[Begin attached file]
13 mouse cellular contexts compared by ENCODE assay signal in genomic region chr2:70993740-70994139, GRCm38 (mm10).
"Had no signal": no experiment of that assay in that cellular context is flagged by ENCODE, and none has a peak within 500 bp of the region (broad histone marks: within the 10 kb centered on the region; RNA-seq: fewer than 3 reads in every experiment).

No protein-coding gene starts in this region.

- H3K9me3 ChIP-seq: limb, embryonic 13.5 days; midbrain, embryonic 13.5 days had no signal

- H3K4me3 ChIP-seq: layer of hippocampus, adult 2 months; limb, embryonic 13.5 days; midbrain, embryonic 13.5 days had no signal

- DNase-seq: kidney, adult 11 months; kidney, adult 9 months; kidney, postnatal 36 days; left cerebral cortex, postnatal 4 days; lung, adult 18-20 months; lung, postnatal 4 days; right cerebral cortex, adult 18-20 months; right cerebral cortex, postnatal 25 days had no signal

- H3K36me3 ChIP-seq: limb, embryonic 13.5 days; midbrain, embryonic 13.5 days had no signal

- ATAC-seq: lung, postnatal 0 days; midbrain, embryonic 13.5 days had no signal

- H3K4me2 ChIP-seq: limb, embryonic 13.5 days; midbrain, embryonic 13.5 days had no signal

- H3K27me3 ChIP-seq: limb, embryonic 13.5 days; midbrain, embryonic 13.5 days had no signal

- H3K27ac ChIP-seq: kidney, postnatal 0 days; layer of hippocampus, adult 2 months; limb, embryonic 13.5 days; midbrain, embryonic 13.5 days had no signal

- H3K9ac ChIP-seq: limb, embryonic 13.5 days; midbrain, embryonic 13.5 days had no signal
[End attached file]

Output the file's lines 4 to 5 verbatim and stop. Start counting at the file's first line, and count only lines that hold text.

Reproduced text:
- H3K9me3 ChIP-seq: limb, embryonic 13.5 days; midbrain, embryonic 13.5 days had no signal

- H3K4me3 ChIP-seq: layer of hippocampus, adult 2 months; limb, embryonic 13.5 days; midbrain, embryonic 13.5 days had no signal